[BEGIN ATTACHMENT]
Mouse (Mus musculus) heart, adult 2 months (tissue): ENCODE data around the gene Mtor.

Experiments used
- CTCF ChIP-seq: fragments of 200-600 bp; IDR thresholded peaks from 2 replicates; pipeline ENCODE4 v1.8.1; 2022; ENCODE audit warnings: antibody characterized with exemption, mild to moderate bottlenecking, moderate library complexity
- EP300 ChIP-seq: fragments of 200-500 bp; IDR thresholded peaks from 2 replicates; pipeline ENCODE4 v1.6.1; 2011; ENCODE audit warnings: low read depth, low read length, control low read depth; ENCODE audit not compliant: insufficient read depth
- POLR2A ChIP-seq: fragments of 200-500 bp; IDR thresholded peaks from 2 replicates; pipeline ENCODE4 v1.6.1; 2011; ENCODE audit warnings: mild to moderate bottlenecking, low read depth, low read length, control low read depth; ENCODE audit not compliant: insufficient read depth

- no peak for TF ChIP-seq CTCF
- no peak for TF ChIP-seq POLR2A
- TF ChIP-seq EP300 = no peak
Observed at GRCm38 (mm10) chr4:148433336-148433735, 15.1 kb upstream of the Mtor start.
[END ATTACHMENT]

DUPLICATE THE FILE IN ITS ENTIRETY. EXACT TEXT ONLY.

Mouse (Mus musculus) heart, adult 2 months (tissue): ENCODE data around the gene Mtor.

Experiments used
- CTCF ChIP-seq: fragments of 200-600 bp; IDR thresholded peaks from 2 replicates; pipeline ENCODE4 v1.8.1; 2022; ENCODE audit warnings: antibody characterized with exemption, mild to moderate bottlenecking, moderate library complexity
- EP300 ChIP-seq: fragments of 200-500 bp; IDR thresholded peaks from 2 replicates; pipeline ENCODE4 v1.6.1; 2011; ENCODE audit warnings: low read depth, low read length, control low read depth; ENCODE audit not compliant: insufficient read depth
- POLR2A ChIP-seq: fragments of 200-500 bp; IDR thresholded peaks from 2 replicates; pipeline ENCODE4 v1.6.1; 2011; ENCODE audit warnings: mild to moderate bottlenecking, low read depth, low read length, control low read depth; ENCODE audit not compliant: insufficient read depth

- no peak for TF ChIP-seq CTCF
- no peak for TF ChIP-seq POLR2A
- TF ChIP-seq EP300 = no peak
Observed at GRCm38 (mm10) chr4:148433336-148433735, 15.1 kb upstream of the Mtor start.